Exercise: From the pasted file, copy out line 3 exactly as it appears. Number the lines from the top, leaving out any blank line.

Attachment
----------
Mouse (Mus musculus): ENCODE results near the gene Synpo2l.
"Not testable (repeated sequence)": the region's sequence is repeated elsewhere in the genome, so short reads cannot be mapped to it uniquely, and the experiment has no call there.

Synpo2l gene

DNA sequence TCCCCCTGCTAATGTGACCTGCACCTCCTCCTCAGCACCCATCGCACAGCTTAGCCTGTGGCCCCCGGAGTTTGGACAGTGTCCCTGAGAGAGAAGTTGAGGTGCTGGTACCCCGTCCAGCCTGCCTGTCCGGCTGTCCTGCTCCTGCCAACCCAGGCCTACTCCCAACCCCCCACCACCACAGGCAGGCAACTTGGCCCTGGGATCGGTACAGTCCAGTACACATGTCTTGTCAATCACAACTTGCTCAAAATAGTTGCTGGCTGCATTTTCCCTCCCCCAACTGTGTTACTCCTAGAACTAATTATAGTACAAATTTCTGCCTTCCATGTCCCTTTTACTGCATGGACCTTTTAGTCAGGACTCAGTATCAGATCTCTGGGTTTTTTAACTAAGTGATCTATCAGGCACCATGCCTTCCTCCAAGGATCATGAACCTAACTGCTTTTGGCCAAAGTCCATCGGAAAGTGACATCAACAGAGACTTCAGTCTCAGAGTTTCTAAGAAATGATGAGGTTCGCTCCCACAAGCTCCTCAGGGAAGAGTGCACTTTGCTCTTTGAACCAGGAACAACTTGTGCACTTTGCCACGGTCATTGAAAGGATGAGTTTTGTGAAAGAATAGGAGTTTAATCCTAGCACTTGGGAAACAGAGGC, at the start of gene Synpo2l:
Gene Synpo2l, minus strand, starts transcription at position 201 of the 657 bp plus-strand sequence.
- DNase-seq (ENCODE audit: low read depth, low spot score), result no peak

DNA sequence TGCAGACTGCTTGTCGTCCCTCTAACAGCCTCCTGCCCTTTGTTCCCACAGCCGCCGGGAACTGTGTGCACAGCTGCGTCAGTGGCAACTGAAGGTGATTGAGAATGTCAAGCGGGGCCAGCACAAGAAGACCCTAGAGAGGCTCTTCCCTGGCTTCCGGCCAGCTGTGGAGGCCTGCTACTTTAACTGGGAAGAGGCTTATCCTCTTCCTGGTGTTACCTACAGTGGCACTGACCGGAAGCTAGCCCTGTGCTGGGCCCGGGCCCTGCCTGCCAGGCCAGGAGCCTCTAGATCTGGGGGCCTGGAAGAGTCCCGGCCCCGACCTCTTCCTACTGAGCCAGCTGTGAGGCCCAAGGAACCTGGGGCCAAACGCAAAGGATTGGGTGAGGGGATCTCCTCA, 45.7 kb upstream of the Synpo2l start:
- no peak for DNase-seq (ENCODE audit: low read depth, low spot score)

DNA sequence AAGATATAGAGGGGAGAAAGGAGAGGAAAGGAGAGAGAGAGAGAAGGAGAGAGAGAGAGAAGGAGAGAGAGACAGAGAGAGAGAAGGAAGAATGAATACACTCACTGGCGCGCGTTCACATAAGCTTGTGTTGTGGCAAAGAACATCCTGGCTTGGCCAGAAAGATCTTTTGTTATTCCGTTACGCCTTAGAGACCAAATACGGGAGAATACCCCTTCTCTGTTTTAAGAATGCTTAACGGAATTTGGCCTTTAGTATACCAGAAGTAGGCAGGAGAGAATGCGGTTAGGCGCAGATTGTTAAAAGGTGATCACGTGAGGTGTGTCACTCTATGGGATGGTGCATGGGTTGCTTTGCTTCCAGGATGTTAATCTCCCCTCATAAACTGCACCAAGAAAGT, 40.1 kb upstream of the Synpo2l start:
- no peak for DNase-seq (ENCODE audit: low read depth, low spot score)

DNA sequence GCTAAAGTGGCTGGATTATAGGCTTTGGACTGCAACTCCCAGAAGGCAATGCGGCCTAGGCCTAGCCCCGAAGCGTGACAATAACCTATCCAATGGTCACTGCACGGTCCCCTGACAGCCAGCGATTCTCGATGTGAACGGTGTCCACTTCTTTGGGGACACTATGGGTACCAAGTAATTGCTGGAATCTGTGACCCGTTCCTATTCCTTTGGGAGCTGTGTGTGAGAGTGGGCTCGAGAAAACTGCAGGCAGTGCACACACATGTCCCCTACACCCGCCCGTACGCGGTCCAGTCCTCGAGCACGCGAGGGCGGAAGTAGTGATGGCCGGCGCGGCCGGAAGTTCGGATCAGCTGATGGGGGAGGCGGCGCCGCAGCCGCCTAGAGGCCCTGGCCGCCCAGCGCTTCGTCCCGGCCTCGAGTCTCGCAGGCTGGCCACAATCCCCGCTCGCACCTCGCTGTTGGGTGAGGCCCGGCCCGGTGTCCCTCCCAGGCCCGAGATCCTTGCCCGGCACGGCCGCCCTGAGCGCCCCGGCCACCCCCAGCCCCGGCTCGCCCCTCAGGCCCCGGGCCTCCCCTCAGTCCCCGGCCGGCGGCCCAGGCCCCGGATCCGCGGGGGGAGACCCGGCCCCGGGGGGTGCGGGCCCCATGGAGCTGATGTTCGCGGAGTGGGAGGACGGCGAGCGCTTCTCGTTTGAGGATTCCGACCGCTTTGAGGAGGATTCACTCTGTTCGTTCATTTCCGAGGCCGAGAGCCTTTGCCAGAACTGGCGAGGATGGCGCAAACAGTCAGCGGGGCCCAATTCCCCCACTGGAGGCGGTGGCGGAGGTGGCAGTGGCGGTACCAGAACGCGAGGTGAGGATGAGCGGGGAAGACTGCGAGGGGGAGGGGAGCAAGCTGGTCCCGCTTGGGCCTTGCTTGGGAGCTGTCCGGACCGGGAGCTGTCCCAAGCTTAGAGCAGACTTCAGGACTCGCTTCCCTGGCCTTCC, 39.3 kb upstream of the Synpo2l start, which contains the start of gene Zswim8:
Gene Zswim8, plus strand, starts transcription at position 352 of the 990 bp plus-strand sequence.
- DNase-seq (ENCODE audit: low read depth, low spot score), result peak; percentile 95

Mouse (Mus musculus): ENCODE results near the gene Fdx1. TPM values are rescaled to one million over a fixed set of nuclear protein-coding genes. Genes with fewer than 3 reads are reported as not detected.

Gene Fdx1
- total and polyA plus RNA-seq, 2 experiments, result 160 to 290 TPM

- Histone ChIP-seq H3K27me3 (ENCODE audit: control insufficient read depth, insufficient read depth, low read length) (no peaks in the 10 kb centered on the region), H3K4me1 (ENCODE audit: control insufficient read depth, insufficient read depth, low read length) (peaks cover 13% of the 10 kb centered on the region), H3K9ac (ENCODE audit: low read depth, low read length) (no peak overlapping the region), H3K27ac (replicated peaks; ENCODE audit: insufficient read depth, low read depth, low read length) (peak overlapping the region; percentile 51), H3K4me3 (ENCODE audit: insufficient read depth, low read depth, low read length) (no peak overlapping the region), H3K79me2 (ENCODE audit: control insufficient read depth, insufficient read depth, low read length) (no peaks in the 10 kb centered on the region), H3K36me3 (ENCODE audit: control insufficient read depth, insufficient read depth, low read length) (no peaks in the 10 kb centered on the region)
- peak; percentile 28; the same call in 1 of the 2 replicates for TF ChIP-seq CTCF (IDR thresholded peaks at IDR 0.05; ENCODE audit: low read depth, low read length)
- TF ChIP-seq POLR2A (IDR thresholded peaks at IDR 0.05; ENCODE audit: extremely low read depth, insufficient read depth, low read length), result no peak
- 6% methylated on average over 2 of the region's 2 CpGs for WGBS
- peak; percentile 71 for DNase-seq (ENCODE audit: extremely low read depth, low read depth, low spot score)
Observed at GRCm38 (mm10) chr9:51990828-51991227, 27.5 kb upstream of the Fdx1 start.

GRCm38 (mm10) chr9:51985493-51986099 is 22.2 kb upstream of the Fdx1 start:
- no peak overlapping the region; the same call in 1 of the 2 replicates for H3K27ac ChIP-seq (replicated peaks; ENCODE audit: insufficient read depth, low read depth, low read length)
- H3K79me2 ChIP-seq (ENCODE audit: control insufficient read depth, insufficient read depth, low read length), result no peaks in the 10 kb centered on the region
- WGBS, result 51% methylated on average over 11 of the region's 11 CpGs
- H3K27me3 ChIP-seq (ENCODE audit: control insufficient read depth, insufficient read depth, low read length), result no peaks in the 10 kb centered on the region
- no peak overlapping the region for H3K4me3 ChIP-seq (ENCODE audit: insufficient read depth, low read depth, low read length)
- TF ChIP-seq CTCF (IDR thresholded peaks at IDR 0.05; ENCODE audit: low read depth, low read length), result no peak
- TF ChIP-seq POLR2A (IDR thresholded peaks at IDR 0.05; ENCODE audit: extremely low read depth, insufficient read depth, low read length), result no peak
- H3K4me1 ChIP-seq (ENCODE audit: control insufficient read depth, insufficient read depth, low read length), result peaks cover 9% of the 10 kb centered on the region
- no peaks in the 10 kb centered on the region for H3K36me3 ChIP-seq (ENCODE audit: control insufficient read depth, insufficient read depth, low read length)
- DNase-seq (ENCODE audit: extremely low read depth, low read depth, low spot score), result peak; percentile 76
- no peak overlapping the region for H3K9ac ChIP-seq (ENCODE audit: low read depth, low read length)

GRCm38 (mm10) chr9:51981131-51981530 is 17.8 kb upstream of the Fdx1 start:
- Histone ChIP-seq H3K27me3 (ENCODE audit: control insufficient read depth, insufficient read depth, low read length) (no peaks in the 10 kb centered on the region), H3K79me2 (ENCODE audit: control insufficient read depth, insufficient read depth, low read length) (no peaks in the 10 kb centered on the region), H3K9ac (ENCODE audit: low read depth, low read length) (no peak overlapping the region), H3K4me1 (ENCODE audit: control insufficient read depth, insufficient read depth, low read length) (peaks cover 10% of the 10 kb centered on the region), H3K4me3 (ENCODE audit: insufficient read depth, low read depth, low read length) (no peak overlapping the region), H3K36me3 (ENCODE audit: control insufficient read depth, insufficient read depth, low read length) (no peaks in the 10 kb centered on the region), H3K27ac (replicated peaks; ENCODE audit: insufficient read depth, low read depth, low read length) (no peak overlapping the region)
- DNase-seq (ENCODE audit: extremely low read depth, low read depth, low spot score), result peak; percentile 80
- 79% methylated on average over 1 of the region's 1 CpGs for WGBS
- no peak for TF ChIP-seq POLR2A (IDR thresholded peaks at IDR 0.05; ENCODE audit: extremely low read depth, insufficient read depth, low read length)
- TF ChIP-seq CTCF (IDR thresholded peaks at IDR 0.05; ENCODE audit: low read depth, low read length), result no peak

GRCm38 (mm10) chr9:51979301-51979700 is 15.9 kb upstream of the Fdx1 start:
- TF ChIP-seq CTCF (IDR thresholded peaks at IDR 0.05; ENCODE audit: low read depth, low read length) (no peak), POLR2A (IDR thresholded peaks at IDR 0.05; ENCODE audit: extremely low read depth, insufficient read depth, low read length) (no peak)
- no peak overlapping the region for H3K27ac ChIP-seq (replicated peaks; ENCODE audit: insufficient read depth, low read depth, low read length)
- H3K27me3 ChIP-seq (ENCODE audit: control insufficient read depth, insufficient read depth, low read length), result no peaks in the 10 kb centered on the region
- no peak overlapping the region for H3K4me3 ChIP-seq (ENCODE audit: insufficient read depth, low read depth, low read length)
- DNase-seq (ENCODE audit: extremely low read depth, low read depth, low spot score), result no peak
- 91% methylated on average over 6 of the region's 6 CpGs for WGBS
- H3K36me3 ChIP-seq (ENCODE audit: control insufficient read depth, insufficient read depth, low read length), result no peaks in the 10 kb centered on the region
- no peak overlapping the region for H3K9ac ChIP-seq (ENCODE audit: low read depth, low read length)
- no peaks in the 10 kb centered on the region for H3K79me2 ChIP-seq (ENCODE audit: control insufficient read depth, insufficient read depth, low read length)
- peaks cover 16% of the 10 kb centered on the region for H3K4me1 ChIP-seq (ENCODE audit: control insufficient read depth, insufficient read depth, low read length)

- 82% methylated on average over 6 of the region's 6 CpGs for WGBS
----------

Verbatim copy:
Synpo2l gene